I have a question about summation methods. A value is assigned to a divergent sum. All methods agree that $ \texttt{super-}\sum_{k=1}^{\infty} k^p = -\frac{B_{p+1}^{+}}{p+1}$ where $ B_{p}$ are Bernoulli numbers.

My questions are the following:

- Can we define a ‘superlimit’ to assign values to divergent sequences? Can we do it in such a way that a supersum is the superlimit of its partial sums. Below is how to do this for polynomials.
- Is there a reason why there are many methods to do supersums and seamingly none that do superlimits. Is there something inherrently wrong with the concept of a superlimit that is not wrong with supersums?

A suggestion for a superlimit for polynomials is: $ $ \texttt{superlimit}_{k\to\infty} k^p = \int_{0}^{1} k^p \texttt{dn} \Bigl( = \frac{1}{p+1}\Bigr)$ $

Now $ $ \int_{0}^{1} \Bigl( \sum_{k=1}^{n-1} k^p \Bigr) \texttt{dn} = \int_{0}^{1} \frac{1}{p+1}\sum_{j=0}^{p}\binom{p+1}{j}B_{j}^{-}n^{p-j+1} \texttt{dn} $ $ $ $ = \frac{1}{p+1}\sum_{j=0}^{p}\binom{p+1}{j}B_{j}^{-}\frac{1}{p-j+2} $ $ $ $ = -\frac{B_{p+1}^{+}}{p+1}$ $ through Faulhabers formula. Which proves that this choice of superlimit implies supersums that agree with the zeta function. This proof was in the answer to this post here.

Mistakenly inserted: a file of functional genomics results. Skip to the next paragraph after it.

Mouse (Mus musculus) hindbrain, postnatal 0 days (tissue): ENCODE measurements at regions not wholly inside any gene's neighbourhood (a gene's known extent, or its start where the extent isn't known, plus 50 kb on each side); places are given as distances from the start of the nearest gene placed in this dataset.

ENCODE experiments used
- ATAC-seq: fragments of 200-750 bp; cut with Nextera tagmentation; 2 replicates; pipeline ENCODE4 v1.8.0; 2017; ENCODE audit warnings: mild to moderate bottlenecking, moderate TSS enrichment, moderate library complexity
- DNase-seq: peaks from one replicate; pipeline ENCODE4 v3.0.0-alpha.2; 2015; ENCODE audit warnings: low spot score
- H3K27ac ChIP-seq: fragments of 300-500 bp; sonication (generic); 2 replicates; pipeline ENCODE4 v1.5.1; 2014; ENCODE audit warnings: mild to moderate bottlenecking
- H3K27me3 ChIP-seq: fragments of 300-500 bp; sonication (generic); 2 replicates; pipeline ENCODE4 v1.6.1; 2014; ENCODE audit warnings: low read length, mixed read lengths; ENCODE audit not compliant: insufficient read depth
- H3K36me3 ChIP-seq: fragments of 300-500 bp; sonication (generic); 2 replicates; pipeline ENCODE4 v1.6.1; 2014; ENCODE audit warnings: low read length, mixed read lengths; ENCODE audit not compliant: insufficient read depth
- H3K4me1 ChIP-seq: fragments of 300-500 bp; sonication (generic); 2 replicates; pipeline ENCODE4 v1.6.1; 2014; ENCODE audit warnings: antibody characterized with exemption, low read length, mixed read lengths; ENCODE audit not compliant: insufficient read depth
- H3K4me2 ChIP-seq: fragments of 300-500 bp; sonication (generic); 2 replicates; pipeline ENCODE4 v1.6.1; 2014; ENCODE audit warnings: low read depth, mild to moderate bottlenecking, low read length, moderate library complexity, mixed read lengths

The converse can be proven inductively. So if we want the superlimit of a polynomial agree with the known supersum values $ \texttt{super-}\sum_{k=1}^{\infty} k^p = -\frac{B_{p+1}^{+}}{p+1}$ and cut off the partial sums at $ N-1$ then $ $ \texttt{superlimit}_{k\to\infty} k^{p} = \frac{1}{p+1}$ $

If the answer to the first questions is ‘yes we can define a superlimit’ then I also have the following question:

- When assigning values to divergent sequences should we not also give alternative values to sequences that go to zero?

It is clear that $ $ \texttt{superlimit}_{n\to\infty}(a_n \cdot b_n) \neq \texttt{superlimit}_{n\to\infty}(a_n) * \texttt{superlimit}_{n\to\infty}(b_n)$ $ (where $ \cdot$ is the inner product of the sequences).

But I think it should hold that $ $ \texttt{superlimit}(1/a_n) = 1/{\texttt{superlimit}(a_n)}$ $

If this is the case then $ \texttt{superlimit}(1/k^{p}) = p+1$ if $ p>=0$